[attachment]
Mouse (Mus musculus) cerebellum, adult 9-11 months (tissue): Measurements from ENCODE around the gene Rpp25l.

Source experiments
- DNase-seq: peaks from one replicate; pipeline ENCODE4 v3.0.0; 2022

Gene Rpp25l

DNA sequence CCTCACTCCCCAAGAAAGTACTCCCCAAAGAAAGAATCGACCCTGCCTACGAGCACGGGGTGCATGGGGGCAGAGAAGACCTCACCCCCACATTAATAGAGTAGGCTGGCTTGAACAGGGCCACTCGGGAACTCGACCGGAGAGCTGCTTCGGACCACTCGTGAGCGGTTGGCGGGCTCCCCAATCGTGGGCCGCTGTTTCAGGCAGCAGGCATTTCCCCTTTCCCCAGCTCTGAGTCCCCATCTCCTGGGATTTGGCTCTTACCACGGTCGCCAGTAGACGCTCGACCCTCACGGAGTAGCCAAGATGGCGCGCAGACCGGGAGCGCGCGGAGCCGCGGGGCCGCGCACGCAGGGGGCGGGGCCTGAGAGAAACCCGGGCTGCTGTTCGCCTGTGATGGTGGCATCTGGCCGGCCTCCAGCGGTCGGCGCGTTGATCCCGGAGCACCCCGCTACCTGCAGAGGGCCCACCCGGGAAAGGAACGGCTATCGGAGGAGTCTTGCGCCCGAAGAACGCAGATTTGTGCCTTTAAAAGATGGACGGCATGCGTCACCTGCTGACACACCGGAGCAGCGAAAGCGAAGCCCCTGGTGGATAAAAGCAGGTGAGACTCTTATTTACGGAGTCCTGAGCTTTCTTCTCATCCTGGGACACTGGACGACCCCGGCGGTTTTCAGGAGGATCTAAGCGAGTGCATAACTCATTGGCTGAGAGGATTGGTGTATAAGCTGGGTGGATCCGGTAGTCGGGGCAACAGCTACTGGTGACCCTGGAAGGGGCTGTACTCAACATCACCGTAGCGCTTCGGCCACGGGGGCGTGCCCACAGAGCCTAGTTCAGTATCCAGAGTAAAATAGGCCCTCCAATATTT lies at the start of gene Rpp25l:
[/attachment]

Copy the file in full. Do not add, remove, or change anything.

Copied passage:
Mouse (Mus musculus) cerebellum, adult 9-11 months (tissue): Measurements from ENCODE around the gene Rpp25l.

Source experiments
- DNase-seq: peaks from one replicate; pipeline ENCODE4 v3.0.0; 2022

Gene Rpp25l

DNA sequence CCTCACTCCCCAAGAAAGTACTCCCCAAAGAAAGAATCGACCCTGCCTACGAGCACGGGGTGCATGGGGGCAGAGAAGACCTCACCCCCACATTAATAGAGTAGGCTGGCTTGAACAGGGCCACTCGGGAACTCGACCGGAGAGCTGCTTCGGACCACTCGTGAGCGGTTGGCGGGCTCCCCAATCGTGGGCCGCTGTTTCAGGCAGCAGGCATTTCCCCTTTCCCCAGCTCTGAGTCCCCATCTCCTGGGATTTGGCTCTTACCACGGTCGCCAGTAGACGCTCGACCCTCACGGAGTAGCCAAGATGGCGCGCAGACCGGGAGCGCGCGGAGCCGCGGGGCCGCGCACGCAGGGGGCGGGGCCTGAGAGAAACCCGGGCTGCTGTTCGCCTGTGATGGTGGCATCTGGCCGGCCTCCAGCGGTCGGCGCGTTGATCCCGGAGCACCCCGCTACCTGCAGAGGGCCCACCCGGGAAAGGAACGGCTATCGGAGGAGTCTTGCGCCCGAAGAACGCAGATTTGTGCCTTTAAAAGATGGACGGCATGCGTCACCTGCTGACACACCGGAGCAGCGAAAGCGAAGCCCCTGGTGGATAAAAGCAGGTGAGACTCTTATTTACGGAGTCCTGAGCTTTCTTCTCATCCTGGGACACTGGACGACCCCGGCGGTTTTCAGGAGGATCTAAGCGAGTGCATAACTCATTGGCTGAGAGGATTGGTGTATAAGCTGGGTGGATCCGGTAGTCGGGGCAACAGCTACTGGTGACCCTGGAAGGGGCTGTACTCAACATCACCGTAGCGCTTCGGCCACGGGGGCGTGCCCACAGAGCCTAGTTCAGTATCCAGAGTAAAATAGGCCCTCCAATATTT lies at the start of gene Rpp25l: